Foundation supports dental patients
AHOSKIE – Dental care in the four counties of the Roanoke-Chowan area received a big shot in the arm on Thursday.
Not only did East Carolina University’s School of Dental Medicine follow up on its promise by opening the first of 10 Community Service Learning Centers statewide in Ahoskie, its partner in this endeavor – Roanoke-Chowan Community Health Center – gained much needed funding that will allow patients of that entity to benefit from oral healthcare.
The Roanoke-Chowan Foundation awarded RCCHC a grant in the amount of $83,125….money that will help offset the price of dental care.
Kim Schwartz, CEO of RCCHC said RCCHC patients will benefit from this comprehensive healthcare approach.
“We wanted to make sure that we had a collaborative community based approach for the best possible care and pricing,” she noted. “There are so many here within our four-county service area that do not have access to oral health services.”
RCCHC and ECU officials were hoping that the federal government would step in and fill the gap, thus making dental care affordable for everyone, not just for those living in poverty. However, federal budget cuts erased that possible assistance.
“That left us scrambling to figure out how we could pay for our sliding fee scale patients so they could have the opportunity to receive oral healthcare,” Schwartz said. “The first door we knocked on was the Roanoke-Chowan Foundation. It was no surprise to us that they responded in a big way.”
That funding ($83,125) will allow RCCHC to directly refer all qualified sliding fee scale patients to ECU’s Community Service Learning Center for oral healthcare at a significant reduction in cost. Schwartz said that 100 percent of that grant will be applied to the direct use of that service…no administrative fees will be subtracted.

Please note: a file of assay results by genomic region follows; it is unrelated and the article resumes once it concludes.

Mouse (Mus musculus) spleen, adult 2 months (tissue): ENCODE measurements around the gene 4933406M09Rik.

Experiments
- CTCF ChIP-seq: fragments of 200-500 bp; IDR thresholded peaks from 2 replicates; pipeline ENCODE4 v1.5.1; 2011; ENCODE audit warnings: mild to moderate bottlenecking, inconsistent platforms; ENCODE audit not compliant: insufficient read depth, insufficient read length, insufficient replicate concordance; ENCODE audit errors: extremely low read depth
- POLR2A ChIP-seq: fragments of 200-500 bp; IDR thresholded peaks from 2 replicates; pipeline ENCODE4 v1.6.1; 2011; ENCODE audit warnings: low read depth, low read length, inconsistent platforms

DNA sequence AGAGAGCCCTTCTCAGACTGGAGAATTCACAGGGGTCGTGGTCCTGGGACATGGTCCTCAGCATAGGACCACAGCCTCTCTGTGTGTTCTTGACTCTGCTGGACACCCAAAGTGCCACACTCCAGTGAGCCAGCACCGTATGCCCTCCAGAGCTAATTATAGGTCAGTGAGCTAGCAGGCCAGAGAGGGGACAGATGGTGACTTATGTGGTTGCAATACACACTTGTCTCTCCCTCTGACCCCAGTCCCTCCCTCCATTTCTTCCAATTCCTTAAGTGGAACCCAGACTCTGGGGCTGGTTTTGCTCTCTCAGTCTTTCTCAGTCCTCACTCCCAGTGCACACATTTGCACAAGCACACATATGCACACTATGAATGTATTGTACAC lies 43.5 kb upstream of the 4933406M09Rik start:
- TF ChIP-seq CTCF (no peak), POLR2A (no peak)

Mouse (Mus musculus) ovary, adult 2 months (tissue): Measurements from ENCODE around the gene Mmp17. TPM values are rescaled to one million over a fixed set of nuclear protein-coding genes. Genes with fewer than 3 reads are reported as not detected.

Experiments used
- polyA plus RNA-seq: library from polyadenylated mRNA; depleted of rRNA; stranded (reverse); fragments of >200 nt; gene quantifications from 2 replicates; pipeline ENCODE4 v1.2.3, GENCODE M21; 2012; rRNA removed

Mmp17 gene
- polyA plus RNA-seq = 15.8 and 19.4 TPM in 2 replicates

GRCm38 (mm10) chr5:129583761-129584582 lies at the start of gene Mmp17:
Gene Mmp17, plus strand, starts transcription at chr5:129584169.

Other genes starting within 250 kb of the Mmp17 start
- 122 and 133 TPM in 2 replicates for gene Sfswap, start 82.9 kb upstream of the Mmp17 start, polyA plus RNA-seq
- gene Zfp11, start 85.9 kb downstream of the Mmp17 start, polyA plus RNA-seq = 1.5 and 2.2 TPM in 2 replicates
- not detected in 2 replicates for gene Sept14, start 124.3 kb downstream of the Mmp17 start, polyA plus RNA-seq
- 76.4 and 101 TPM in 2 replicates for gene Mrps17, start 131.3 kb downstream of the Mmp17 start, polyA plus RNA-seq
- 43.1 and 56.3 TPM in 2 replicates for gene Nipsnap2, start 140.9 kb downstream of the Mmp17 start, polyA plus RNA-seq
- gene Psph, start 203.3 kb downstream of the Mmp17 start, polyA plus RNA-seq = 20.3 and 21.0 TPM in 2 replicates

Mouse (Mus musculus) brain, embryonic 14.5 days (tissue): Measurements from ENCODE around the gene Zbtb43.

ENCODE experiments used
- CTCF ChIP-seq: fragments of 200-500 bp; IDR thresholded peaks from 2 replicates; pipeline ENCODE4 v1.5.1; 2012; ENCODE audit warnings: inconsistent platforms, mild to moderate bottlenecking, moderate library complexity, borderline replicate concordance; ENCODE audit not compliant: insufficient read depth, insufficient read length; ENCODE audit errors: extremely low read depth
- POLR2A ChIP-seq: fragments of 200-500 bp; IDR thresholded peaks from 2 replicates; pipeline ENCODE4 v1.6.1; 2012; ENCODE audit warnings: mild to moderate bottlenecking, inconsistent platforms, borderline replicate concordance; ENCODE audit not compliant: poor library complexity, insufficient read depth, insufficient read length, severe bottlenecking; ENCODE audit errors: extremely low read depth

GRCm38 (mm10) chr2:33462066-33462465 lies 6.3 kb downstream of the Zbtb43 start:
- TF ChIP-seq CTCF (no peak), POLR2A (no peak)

“The old saying that it takes a village, in our case here it takes a really involved, committed, caring, supportive village,” she said.
Charles Hughes, Chairman of the R-C Foundation, and board member Dr. Mike Alston formally presented the $83,125 check to Schwartz as a part of Thursday’s grand opening of the ECU Service Center.
“Mike and I are natives of Ahoskie and we’re extremely pleased that we can be here today as part of this great endeavor to go forward in improving medical and dental care in our area,” said Hughes. “The Foundation is happy to help this endeavor proceed.”
RCCHC, which will open its new office in November, will integrate its medical records with the ECU Center. They are separated by a mere 30 feet.
Ahoskie and surrounding counties have fewer than 10 dentists. Overall, North Carolina ranks 47th out of the 50 states in the number of dentists per capita, according to the Cecil G. Sheps Center for Health Services Research at the University of North Carolina at Chapel Hill.
Many people without good dental care live in rural areas, where North Carolina averages three dentists for every 10,000 people. That compares to urban areas of the state, where the ratio is nearly five dentists for every 10,000 people. Three counties, all in the northeast, have no dentists: Tyrrell, Hyde and Camden.
Nationally, the ratio is six dentists for every 10,000 people.